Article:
The resurrection victory over sin and death is something we should celebrate. We struggle with sin in this fallen world, and this description by Martin Luther describes so much of our struggle: “simul justus et peccator” — simultaneously justified and a sinner. But just as sin entered the world through one man, Adam, so life too, enters through Jesus. Jesus, being raised from the dead, means that death has died and with it, sin has no hold on those that are in Him! Do you struggle with sin? What hope does the resurrection have for your daily, moment by moment fight?

The resurrection also points forward to the glory of a new heavens and new earth. This place is not our home, and one day, all things will be made new. The “happily ever after” that we all long for is described in the book of Revelation and the best thing is not that we are whisked away from this place to a happy place. God renews and restores all things and Himself comes to dwell with us. What are you looking forward to?

(4) The resurrection changes our prayers

Who is the God that you pray to? Paul’s prayer for the Ephesian church in Eph 1 shows us the priority of prayer. It reveals a dependence upon the Triune God. Often our prayers are haphazard and unstructured. We pray when we need to (e.g. in our struggles) or when its required (e.g. in church). We pray to a vague understanding of God who is “out there”, a great Divine Being. But Paul’s prayers are always specific and shows a wonderfully rich understanding of His God.

What do you pray about? Paul’s prayer also shows us the petition of prayer. The truths of the resurrection expounded on in 1 Cor 15 infuse His prayers. He understands the hope, worth and power of the resurrection and prays that too!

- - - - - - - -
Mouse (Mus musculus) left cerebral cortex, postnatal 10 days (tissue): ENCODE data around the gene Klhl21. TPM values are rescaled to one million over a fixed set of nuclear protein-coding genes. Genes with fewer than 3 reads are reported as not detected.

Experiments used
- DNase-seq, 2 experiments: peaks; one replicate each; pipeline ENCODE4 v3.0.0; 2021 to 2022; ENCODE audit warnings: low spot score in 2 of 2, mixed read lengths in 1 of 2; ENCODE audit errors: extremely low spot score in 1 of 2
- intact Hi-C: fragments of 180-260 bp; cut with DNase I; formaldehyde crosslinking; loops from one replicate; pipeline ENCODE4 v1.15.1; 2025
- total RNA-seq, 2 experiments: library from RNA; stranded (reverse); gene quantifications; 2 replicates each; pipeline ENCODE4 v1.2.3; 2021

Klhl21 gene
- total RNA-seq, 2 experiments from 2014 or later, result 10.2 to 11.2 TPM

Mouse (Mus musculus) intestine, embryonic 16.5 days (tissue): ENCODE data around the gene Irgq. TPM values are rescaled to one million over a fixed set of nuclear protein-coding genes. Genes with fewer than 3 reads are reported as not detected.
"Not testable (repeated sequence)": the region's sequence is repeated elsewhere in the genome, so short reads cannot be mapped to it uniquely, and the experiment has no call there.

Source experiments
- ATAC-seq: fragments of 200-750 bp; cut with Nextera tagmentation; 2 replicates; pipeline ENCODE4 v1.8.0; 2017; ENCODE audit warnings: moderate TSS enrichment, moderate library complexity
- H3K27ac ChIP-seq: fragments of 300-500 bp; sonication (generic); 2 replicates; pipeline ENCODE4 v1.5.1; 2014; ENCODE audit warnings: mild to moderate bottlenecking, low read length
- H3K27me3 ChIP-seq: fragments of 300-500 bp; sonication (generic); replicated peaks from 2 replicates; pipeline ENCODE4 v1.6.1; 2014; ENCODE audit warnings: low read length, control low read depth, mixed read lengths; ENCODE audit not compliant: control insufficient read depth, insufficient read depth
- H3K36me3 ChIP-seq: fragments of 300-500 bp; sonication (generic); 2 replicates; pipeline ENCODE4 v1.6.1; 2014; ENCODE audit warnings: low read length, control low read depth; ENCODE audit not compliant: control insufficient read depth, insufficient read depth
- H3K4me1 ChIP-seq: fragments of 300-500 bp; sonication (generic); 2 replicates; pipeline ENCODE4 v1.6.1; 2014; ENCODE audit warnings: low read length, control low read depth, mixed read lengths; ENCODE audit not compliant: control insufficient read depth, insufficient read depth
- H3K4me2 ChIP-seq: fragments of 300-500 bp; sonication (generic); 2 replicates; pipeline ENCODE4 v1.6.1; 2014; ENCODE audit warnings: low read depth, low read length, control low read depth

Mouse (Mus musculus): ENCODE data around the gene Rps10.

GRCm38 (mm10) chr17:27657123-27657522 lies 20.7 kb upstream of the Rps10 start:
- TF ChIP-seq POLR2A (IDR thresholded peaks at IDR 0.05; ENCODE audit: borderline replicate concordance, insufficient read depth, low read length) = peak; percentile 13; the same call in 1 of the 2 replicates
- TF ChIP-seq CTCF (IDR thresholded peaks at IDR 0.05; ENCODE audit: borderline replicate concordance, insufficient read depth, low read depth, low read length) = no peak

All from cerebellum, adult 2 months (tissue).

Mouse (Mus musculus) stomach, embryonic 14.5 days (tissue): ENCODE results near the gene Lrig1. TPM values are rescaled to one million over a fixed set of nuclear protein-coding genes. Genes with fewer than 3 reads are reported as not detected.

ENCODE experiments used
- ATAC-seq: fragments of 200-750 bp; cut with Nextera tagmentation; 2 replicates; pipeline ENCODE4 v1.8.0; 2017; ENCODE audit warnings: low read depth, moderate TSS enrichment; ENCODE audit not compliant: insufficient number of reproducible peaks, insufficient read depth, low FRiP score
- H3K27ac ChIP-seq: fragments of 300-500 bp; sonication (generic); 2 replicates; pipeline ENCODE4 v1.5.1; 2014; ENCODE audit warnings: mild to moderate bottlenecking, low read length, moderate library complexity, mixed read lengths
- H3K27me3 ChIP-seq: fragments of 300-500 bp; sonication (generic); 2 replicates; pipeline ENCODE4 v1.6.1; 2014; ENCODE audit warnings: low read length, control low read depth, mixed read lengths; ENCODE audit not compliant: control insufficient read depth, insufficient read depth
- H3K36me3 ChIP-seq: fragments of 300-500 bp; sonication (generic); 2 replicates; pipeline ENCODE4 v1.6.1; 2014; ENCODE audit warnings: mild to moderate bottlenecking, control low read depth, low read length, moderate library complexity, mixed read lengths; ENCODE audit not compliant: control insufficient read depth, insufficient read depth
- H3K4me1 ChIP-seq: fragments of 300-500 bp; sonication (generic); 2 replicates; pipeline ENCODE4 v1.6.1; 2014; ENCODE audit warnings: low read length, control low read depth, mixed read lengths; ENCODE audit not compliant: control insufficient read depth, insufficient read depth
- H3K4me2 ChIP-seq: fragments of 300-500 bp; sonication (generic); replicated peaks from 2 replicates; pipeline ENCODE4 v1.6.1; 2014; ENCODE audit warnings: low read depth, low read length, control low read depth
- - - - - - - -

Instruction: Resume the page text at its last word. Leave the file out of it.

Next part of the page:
What is the end goal of your prayer? Paul doesn’t just pray for his circumstances. He doesn’t just pray for the Ephesians. Paul’s purpose in prayer is for Christ’s glory and authority over all but especially the church.

(5) There is power in the resurrection

Resurrection power isn’t some supernatural ability to predict the future or walk through walls or not feel any pain. Paul, writing in Phil 3, tells us that resurrection power is the risen Christ manifesting His present and future glory in us. The man (and woman) experiencing resurrection power will know and value the risen Christ above all. This may seem unimpressive in the eyes of the world, but if we pause and consider who we once were, we would be rightly amazed. We who were once dead in our sins and had no interest in God and the things of God now love Him, desire Him, delight in His Word and seek to live lives of obedience in repentance and faith. This is nothing short of a miracle! Paul, once a persecutor of the church, was not suffering on behalf of the Christ he once persecuted.

How do we get this power? Through faith, in union with Christ. Such simple words, but we really take a lifetime to understand the depths and riches of this truth with power.

The resurrection doesn’t just promise something that happens in the future! It changes the way we live now and to some extent, whets our appetite for what awaits us! What good news! Praise God.